The triangulated Tate motivic category \(\mathcal{DTM}(S)\) is defined as the strictly full triangulated subcategory of \(\mathcal{DM}(S)\) generated by objects of the form \({\mathcal Z}_S(q)\), \(q\in{\mathbb{Z}}\) (actually this can be given in a more general setting). If the Beilinson-Soulé vanishing conjecture for \(K_p(F)^{(q)}\), \(F\) a field, holds, then \(\mathcal{DTM}(\text{Spec}(F))_{\mathbb Q}\) has a canonical \(t\)-structure with heart \(\mathcal{MTM}(F)_{\mathbb Q}\), the (Tannakian) category of mixed Tate motives. The category \(\mathcal{MTM}(F)_{\mathbb Q}\) plays an important role in the Beilinson-Deligne theory of polylogarithms.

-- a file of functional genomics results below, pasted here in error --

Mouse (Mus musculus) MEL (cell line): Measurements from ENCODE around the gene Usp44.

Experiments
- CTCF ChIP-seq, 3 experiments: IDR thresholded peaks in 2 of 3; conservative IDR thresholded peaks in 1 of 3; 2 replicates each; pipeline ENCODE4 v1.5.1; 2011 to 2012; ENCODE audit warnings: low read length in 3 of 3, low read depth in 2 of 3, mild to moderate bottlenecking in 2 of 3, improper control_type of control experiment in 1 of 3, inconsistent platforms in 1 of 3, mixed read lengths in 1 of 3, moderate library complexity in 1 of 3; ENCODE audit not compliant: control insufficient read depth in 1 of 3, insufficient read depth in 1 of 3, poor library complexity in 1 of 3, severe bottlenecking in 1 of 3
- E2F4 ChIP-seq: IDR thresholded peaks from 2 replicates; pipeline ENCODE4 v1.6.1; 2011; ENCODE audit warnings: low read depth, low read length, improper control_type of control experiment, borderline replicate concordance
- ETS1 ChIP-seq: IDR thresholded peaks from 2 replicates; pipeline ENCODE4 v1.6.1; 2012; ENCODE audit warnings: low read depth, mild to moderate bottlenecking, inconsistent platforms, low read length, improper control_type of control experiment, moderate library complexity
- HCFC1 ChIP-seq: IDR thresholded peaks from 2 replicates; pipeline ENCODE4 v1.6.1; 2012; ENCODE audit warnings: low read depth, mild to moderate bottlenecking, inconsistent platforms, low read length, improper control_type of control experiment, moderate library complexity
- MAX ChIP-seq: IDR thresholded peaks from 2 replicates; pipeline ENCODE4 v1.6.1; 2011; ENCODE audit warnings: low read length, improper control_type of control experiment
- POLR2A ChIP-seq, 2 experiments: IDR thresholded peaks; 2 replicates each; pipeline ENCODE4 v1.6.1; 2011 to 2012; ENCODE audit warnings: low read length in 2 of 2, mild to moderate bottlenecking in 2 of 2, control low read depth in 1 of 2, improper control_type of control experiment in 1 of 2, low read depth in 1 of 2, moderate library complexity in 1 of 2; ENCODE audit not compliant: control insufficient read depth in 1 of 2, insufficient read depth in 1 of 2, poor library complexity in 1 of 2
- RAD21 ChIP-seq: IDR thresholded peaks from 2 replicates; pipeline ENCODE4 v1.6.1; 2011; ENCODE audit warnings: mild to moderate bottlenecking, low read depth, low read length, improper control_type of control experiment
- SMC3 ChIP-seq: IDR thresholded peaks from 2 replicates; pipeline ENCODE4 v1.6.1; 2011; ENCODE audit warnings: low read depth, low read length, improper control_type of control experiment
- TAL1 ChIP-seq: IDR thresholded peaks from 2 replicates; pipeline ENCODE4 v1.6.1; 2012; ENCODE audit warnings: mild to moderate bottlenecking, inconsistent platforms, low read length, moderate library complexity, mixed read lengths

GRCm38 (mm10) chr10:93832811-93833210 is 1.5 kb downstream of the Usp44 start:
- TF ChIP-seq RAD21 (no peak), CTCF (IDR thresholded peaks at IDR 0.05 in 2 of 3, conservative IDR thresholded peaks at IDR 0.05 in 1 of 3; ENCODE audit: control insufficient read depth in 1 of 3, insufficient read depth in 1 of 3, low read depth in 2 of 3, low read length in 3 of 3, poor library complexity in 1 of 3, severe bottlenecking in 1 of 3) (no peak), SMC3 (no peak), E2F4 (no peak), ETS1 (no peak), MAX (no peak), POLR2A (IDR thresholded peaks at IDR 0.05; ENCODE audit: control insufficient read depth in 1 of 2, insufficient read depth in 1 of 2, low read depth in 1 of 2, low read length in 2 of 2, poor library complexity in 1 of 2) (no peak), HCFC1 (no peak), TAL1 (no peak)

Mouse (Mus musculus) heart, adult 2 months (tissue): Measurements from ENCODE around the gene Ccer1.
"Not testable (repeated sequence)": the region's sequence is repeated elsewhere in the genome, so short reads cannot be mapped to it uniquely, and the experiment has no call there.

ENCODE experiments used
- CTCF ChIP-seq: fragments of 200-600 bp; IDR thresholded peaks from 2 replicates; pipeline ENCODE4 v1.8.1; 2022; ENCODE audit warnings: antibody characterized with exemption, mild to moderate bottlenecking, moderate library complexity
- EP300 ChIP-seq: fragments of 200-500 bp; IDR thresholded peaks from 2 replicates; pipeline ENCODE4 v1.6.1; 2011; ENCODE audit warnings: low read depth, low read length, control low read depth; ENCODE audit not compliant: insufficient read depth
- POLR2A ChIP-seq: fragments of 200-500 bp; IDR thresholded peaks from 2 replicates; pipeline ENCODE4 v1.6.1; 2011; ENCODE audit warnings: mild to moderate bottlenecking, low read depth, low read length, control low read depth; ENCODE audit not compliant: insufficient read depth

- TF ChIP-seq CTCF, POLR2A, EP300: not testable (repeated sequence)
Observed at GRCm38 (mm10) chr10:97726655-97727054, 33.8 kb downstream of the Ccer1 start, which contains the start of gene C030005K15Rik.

Motives have realizations in cohomology theories. For a Grothendieck site \((\mathfrak{G},\mathfrak{T})\) and a tensor category \(\mathcal{B}\) one writes \(\text{Sh}^{\mathcal{B}}_{\mathfrak{G},\mathfrak{T}}\) for the category of sheaves on \(\mathfrak{G}\) with values in \(\mathcal{B}\). Its derived category (of bounded below complexes) is denoted \(\mathbb{D}^+ (\text{Sh}^{\mathcal{B}}_{\mathfrak{G}, \mathfrak{T}})\). Similarly, for an object \(X\) of \(\mathfrak{G}\) one writes \(\mathbb{D}^+ (\text{Sh}^{\mathcal{B}}_{\mathfrak{G}, \mathfrak{T}}(X))\). A construction of a realization functor \(\mathfrak{R}_{\mathcal F}: \mathcal{DM}(\mathcal{V})\rightarrow \mathbb{D}^+(\text{Sh}^{\mathcal{B}}_{\mathfrak{G},\mathfrak{T}}(*))\) for a geometric cohomology theory \(\mathcal{F}\) is given. Concrete examples of such realization functors are the Betti realization, the étale realization and the Hodge realization. These are discussed in detail. Also, the realizations in Saito’s mixed Hodge modules and in Beilinson’s and Jannsen’s category of mixed absolute Hodge complexes are constructed.